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Viewing the Universe from the Dibner Library

The Dibner Library of the History of Science and Technology was created from a gift by Bern Dibner, electrical engineer, inventor, collector, and science historian. At the heart of this collection are Dibner’s “Heralds of Science” ,  200 seminal works that Dibner himself believed marked significant scientific advancement in their respective fields. One area that is particularly fascinating is the astronomy section.
The seventeen astronomical titles included in “Heralds” represent centuries of knowledge on the subject and each has shaped the way we think of the universe today.  All have been digitized and are available in our digital library so that historians of science and amateur star gazers alike can peruse them and find inspiration.

The earliest work in the collection is this piece from 1496, though it explains theories that were centuries old.  In the second century A.D., the Greek philosopher Ptolemy wrote his Almagest – a great treatise on mathematics and astronomy. Over a thousand years later, Regiomontanus (Johannes Müller von Königsberg, 1436-1476) abridged the text to create this astronomy primer, spreading the understanding of planetary motion to a new generation of budding astronomers.

Frontispiece of Almagestum.


Narratio prima
Known  as the “Narratio prima”, this was the first appearance in print of Nicolaus Copernicus’s revolutionary idea of placing the Earth at the center of the solar system – heliocentrism. It was an abstract of Copernicus’s work written by Georg Joachim Rhäticus (1514-1576) and serves as a philosophical introduction to the 1543 volume De revolutionibus orbium coelestium.

Initial page of the “Narratio prima”.


Sidereus nuncius
For many, the term “astronomer” instantly conjures Galileo Galilei (1564-1642), the man who faced the Roman Inquisition for defending the new radical ideas of heliocentrism. In 1610, after Galileo first turned the newly invented telescope to the heavens, he published his new discoveries in this volume.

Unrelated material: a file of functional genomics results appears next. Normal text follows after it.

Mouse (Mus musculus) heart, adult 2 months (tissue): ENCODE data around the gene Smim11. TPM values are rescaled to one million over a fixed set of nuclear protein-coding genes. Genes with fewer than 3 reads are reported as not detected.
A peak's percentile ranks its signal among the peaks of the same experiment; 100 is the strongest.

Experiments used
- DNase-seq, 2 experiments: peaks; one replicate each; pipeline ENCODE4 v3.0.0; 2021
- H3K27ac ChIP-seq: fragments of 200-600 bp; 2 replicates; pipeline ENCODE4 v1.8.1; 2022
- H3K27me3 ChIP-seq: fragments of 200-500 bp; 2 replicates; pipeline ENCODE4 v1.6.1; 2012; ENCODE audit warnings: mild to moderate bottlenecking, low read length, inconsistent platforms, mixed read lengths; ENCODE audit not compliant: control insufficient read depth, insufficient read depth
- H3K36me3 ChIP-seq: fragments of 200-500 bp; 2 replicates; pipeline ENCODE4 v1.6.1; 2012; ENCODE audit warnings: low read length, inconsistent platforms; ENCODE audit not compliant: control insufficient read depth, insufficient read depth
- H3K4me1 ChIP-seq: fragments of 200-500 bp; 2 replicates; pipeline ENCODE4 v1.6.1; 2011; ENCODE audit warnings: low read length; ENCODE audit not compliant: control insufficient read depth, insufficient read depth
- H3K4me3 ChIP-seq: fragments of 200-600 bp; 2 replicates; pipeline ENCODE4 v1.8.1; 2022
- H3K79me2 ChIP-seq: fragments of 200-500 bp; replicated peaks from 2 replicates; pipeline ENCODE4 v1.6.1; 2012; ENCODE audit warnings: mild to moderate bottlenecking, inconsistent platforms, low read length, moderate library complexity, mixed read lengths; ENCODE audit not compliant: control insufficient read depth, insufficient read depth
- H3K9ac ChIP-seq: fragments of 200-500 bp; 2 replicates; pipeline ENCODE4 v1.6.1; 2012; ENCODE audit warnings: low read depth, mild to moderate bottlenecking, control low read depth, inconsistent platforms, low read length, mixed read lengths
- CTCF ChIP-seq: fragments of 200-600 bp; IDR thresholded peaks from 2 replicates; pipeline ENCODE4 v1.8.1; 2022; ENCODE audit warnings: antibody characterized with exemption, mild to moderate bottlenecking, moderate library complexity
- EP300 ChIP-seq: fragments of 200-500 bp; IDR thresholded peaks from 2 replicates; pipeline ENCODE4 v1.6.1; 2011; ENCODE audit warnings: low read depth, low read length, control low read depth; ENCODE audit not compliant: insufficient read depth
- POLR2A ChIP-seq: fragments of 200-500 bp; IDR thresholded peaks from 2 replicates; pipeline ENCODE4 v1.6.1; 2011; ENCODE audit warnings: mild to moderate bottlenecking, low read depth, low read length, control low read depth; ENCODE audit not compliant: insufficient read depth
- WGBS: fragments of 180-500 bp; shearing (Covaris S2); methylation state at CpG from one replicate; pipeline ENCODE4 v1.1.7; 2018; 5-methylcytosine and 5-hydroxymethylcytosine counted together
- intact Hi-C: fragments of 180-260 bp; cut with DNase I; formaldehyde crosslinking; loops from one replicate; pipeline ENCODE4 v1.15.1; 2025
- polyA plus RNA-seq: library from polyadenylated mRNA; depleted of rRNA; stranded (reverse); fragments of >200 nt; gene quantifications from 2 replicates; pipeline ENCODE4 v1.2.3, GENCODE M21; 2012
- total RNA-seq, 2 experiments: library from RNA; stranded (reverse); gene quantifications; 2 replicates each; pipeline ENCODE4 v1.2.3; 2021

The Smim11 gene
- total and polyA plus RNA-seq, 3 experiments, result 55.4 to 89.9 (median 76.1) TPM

Sidereus nuncius


Many consider this work by Sir Issac Newton (1642-1727) to be the most significant book in the history of science. In it, he describes his theory of universal gravitation which put the new discoveries of Copernicus, Kepler, and Galileo on solid physical grounds.



Mouvement diurne de la terre
Léon Foucault (1819-1868), a French physicist, demonstrated the rotation of the earth through the use of the now-famous Foucault pendulum experiment (a notable example once swung in the National Museum of American History) . This copy is one of a few specially printed for presentation by the author.

Mouvement diurne de la terre


These items, along with the other dozen astronomy books in the Heralds of Science, and many more astronomical texts may be found in the Astronomy section of our Digital Library. Take a look and see what kind of new discovery you will make – just in time for International Astronomy Day on Saturday, April 25th!


  1. Amazingly, the “old Greeks” already knew the Earth was a globe (from the different angles of shadows in deep wells depending on their distance from the equator at noon) yet did not go beyond this with respect to planetary movements although there would have been ample clues due to the aberrations of the planetary versus the fixed star movements in the night skies. But then they also thought the eyes emitted something that made us see although this would not explain why we could not see at night. Sometimes I wonder, while we chuckle at some of these earlier notions, what science historians will say about us now that microbiologists found 500 new bacteria in the human navel in one fell swoop.

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